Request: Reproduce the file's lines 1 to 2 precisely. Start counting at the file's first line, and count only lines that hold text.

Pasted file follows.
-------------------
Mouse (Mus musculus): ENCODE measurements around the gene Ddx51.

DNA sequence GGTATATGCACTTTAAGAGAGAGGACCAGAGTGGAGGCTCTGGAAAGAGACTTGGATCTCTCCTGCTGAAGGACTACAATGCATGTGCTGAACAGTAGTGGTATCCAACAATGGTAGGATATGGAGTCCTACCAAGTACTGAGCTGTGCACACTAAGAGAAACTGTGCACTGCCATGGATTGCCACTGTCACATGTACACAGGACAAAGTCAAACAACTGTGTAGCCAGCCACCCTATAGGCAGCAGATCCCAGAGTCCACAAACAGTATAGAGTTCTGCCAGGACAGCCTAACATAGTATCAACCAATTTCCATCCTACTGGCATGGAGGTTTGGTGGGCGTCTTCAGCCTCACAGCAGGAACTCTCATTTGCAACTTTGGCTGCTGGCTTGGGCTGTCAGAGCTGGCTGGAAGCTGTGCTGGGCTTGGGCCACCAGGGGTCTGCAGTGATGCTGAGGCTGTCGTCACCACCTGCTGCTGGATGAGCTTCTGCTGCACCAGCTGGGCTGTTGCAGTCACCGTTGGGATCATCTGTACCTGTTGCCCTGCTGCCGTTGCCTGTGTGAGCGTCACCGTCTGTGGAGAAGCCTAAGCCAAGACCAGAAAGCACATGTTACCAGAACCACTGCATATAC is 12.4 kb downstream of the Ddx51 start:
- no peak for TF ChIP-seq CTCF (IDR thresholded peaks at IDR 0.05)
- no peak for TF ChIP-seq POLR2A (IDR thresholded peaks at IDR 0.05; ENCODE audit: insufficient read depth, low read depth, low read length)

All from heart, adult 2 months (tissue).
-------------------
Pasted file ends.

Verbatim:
Mouse (Mus musculus): ENCODE measurements around the gene Ddx51.

DNA sequence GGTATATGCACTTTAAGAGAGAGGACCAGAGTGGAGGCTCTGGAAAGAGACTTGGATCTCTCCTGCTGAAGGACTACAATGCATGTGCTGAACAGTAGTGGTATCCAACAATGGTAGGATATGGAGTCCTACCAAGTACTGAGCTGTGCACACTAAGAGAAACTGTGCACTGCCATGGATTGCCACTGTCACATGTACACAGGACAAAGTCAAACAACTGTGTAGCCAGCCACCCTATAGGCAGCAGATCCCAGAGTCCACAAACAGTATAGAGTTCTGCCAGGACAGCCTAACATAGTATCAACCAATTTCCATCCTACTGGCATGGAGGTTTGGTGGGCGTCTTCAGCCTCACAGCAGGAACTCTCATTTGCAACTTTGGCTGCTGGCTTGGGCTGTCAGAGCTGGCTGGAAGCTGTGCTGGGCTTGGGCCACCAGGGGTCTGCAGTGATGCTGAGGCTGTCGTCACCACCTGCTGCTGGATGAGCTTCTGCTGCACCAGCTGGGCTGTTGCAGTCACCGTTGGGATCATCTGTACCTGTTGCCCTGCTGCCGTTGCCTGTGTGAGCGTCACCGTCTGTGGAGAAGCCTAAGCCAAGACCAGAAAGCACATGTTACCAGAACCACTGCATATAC is 12.4 kb downstream of the Ddx51 start: